Make your subject line quick-and-easy, but also descriptive.

Keep your message short

If you want to write better emails, one of the best things you can do is keep it short. When writing emails, we tend to overcommunicate. While this sounds like it could be a good thing, I assure you it’s not.

There is almost no situation that requires a 500-word email. In fact, according to Act-On, emails that have between 75 and 100 words have a 51 percent return rate, which is must easier higher than emails with more or less words.

Email is meant to be a quick-and-easy way to communicate, there’s really no need to write someone a novel. Make it quick, keep it on point and avoid overly descriptive writing. 

Make it clear what you want

Another thing I see in email writing is that people bury the lede or simply forget to ask what they want. When you’re writing an email you need to be clear and direct about what you want.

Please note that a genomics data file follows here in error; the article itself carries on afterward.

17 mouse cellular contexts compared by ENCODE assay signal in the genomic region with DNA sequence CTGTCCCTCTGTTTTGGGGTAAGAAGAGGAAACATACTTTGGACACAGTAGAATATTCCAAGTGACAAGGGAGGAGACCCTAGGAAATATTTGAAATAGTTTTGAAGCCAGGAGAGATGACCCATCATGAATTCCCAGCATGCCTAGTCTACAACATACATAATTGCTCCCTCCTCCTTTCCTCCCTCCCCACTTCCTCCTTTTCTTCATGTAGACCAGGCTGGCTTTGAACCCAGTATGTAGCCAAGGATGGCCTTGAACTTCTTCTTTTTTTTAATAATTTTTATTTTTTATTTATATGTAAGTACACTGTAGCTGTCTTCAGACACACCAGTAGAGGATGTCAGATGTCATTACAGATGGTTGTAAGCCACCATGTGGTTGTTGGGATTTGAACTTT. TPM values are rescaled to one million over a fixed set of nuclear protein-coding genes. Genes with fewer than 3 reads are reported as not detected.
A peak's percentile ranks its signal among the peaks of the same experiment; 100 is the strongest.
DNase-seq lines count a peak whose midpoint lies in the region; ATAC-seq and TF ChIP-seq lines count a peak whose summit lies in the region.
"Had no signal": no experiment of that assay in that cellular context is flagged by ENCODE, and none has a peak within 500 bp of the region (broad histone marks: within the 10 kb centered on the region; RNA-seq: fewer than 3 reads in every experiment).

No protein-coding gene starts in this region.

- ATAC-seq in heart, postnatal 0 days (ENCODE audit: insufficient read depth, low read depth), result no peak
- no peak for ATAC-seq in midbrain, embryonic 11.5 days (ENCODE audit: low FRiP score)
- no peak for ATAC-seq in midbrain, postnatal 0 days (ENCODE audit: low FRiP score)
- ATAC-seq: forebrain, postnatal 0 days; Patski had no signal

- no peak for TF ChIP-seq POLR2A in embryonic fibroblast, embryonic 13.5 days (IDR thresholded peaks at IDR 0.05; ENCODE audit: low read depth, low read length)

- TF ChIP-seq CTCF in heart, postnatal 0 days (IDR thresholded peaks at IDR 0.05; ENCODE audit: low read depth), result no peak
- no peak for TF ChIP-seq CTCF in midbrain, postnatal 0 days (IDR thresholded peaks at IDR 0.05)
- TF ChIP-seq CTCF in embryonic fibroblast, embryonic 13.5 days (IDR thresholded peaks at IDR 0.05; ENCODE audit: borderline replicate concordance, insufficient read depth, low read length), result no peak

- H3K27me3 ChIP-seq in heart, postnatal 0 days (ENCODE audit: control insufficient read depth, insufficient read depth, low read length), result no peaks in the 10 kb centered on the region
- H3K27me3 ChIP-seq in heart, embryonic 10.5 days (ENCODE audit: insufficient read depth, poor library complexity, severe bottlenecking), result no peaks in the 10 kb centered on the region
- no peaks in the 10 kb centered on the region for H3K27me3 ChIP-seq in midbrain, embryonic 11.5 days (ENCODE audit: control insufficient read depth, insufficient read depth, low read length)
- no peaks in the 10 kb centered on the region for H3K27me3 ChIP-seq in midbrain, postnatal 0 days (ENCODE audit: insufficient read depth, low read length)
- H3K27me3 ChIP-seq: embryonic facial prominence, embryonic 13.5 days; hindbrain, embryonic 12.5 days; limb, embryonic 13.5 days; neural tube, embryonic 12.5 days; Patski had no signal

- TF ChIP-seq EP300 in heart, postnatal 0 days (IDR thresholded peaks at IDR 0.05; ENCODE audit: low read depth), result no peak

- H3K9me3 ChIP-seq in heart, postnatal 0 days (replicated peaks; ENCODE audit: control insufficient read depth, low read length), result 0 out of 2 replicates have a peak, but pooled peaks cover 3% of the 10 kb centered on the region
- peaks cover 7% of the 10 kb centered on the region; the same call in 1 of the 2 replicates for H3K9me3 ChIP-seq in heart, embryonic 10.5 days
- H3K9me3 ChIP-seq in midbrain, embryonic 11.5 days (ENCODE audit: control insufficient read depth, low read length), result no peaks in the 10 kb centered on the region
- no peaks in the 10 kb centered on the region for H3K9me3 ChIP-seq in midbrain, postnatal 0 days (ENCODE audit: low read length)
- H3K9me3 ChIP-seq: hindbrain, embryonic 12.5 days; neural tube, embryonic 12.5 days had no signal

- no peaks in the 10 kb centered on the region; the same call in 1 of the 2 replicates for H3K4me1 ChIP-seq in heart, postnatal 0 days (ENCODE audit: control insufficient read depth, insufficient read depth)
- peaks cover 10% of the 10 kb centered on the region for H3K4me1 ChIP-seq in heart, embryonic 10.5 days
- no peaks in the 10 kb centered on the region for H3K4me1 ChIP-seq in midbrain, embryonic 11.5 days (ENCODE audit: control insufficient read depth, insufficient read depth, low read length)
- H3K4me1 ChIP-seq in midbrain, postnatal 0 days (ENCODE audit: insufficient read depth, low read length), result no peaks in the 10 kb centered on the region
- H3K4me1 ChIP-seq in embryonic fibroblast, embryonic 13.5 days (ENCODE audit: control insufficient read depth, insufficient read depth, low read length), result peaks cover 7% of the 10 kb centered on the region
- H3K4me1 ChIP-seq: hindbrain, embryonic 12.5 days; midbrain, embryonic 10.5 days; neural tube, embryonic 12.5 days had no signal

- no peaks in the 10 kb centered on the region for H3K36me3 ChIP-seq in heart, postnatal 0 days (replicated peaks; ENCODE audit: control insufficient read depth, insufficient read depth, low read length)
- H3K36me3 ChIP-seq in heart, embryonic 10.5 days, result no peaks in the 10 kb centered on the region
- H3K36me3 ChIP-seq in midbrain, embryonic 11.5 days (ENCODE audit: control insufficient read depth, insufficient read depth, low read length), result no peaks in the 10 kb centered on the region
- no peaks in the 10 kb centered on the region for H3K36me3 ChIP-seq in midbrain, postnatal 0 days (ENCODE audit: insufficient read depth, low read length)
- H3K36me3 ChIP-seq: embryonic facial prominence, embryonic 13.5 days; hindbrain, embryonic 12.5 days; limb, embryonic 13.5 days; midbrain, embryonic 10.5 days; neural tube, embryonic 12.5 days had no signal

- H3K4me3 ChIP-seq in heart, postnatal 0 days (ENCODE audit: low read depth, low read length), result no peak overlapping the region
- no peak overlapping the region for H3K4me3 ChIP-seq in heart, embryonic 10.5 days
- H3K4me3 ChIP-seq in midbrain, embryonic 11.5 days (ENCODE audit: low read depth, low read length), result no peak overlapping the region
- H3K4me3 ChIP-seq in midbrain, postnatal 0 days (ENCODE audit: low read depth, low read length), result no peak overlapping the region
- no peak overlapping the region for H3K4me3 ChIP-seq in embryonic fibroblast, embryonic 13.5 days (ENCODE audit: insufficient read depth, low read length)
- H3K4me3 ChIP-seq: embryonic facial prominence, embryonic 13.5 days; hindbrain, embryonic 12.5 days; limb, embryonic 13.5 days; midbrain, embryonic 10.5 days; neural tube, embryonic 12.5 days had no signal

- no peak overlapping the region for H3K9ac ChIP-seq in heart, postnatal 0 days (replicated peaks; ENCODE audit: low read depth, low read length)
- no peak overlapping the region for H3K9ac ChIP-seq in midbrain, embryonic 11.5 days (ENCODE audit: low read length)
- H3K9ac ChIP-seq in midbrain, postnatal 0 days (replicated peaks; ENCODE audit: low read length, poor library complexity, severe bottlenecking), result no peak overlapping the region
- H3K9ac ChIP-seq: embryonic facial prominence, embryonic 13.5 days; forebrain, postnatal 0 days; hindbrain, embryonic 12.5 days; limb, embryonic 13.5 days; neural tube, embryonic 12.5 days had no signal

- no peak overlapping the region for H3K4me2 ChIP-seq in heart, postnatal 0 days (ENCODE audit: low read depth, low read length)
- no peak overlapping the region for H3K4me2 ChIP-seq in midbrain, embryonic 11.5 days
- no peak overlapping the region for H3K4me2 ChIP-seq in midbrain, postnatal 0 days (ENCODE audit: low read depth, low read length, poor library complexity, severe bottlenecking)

With that in mind, when it comes to learning how to write better emails, I highly recommend making it clear what you want and including that information as close to the beginning of your email as possible. 

If you’re worried about your ask still being missed, a great idea can be to bold or underline the ask. You can also make it more clear by using it at the top and bottom of the email so it’s the first and last thing they see.

If you’re setting up a meeting…

Setting up a meeting via email can be a serious challenge. It’s really easy to go back and forth with someone for days on end and not settle on an actual date. So, if you need to set up an email here’s a quick tip: give a date and a time.